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Adding Multiple Columns to a Table With a Single T-SQL Statement

You know, I believe the old saying, “If you don’t use it you will lose it”.  Well, I write a lot of Date Manipulation (DM) T-SQL these days and very little (Data Definition) DD.  Since my projects have all completed and rolled to production, I am on the backend writing reports and doing some performance tuning.  Even when I was doing a lot of DML I never really had to do what I was asked by a developer recently.  The question was, “Can you add multiple columns to a Table with a single T-SQL Statement.  I thought to myself I am sure you can, but I wasn’t quite sure how.  So I took at stab at it:

ALTER TABLE dbo.Table1

     ADD Column1 int

     ADD Column2 int


Sorry that’s not correct.   I know what you are thinking, you call yourself a DBA.  Well, I really never had to do this before.  So I went directly to my reference of choice, Books Online (BOL).  I filtered my search on ALTER TABLE, scrolled down a bit and low and behold there was the answer:


ALTER TABLE dbo.Table1


        Column1 int,

        Column2 int


Very simple solution, you only need to add the ADD keyword once, then all you need to do is delimit the column definitions with commas.  Maybe the guys at SQLServerCentral can use this as the Question of the Day.  Thanks again BOL. 


Talk to you soon,

Patrick LeBlanc

SQL Down South


Posted by sanjeet.uchil on 13 August 2009

nice, thats why i like sql. even complex looking problems have simple solutions.

Posted by alexgmz23 on 13 August 2009

I agree with sanjeet, sometimes the more complex the problem is the more simple is the solution.

Posted by mjmoch on 13 August 2009

Can you point me in the direction of the BOL site you use as a reference?  I would love to add that site as another SQL tool.

Posted by Patrick LeBlanc on 13 August 2009

mjmock, the source of the information can be obtained from either SQL Server Books Online:  


Or msdn:


Hope this helps.  If not let me know.

Posted by Charles Kincaid on 13 August 2009

One of the tricks that I se is the scripting feature in SSMS.  I keep a "play" database on a server just to try stuff out.

I open up the table designer, chose my test table, add a couple of columns, and generate the change script.


AddFirstNumber bigint NULL,

AddSomeText nvarchar(MAX) NULL

Now some changes done by SSMS recreate the entire table.  Like the recent change I had to make for a warehousing project where they expanded the Pallet number column.  SSMS wanted to recreate each table when ALTER TABLE did each table in a fraction of a second.

Posted by john.decoville on 13 August 2009

Hey Patrick!

How come you make things so easy compared to MSDN?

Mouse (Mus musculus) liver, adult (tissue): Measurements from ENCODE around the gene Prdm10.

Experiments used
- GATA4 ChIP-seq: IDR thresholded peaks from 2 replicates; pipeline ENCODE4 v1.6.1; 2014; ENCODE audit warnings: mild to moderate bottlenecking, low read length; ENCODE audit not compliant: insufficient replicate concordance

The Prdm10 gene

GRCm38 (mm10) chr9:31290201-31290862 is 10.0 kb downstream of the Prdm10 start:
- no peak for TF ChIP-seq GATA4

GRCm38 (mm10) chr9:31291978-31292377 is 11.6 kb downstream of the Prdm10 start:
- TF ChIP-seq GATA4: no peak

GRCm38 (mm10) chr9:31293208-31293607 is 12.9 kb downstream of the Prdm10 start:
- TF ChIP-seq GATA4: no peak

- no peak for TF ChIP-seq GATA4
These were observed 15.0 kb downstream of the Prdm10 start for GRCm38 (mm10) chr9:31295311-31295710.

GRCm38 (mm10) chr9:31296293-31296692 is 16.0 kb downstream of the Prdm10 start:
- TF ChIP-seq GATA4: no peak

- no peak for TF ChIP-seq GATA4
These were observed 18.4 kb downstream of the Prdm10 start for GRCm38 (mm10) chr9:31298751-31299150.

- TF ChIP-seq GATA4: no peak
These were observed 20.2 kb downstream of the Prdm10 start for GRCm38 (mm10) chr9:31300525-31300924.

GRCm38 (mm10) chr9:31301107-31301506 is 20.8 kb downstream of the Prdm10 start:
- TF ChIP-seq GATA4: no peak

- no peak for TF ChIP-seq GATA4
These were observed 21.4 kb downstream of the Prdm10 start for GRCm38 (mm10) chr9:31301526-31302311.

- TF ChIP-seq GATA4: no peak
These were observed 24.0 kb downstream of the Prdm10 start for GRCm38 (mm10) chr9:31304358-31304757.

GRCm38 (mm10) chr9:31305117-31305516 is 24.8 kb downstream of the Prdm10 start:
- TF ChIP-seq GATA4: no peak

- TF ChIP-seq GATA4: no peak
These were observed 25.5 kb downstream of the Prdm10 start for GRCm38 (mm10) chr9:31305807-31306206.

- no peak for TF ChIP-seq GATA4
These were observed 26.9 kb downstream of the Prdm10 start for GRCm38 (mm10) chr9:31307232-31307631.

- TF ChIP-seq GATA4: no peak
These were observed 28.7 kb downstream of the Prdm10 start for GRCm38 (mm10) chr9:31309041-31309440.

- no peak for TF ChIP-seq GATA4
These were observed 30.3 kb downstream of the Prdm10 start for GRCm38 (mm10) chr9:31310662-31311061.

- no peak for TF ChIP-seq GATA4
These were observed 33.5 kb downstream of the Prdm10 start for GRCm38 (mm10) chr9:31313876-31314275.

They should hire you!



Posted by David Walker on 13 August 2009

While we're nitpicking (we're programmers, after all): The expression is "lo and behold", not "low and behold".  

Or, from old books and pirate tales, "Lo! And behold!".  Low has nothing to do with it!

David Walker

Posted by Patrick LeBlanc on 13 August 2009

Thanks David, you know a fellow co-worker brought that to my attention and I meant to change it, but I forgot.


Posted by Dave F on 13 August 2009

Lo and behold: means look and notice; used often in the Bible.

Low and behold: a recent movie about life in New Orleans after Katrina.

That should settle who's more powerful: Bible or Hollywood. ;=)

Posted by Amit Lohia on 13 August 2009

Now just imaging this was an interview question and someone got it wrong it does not mean they are a bad DBA.

Judging someone skill level in 1 hour interview is an art.

Posted by geerobg on 13 August 2009

~Now just imaging this was an interview question and someone got it wrong it does not mean they are a bad DBA.~

Nope... but it would be definitely indicate someone without much architecture experience. That said... I wonder how well I'd do without access to my vast compendium of scripts (I have gotten lazy as of late).

And with intellisense becoming more prevalent I can feel my gray matter slowly turning black.

Posted by Adam Tappis on 17 August 2009

No disrespect to the author, but I don't really see how something so trivial even warrants an article.

BOL should be any respectable DBA's or developers bread and butter as no-one is capable of keeping that mass of information and details in their head.

Posted by Varinder Sandhu on 31 December 2010

Really Good Article

Posted by chineduk.consultsql on 17 February 2014

Thanks Patrick LeBlanc.

Now I have a task that's been give me headache.

Let's say I have a Table B which was create from Table A. i.e ( select * from Table A into Table B).

Now every 2 or 3 day more new fileds/column are added to Table A and I am expected to update Table B with the new added columns every it happens.

What I have been doing is manually repeat ( select * from Table A into Table B) adding the new fields.

How can I do this automatically?


Posted by Patrick_LeBlanc on 25 March 2014

chineduk.consultsqlsorry for the delayed response.  You could create a SQL Agent job that ran at some interval that executes the script.  If you wanted a more eloquent solution, you could use the system tables and compare the table schemas.  If there is a difference you can also use the same schemas to generate alter table scripts that will add the columns.  Either way I suggest using an Agent job to automate the process.

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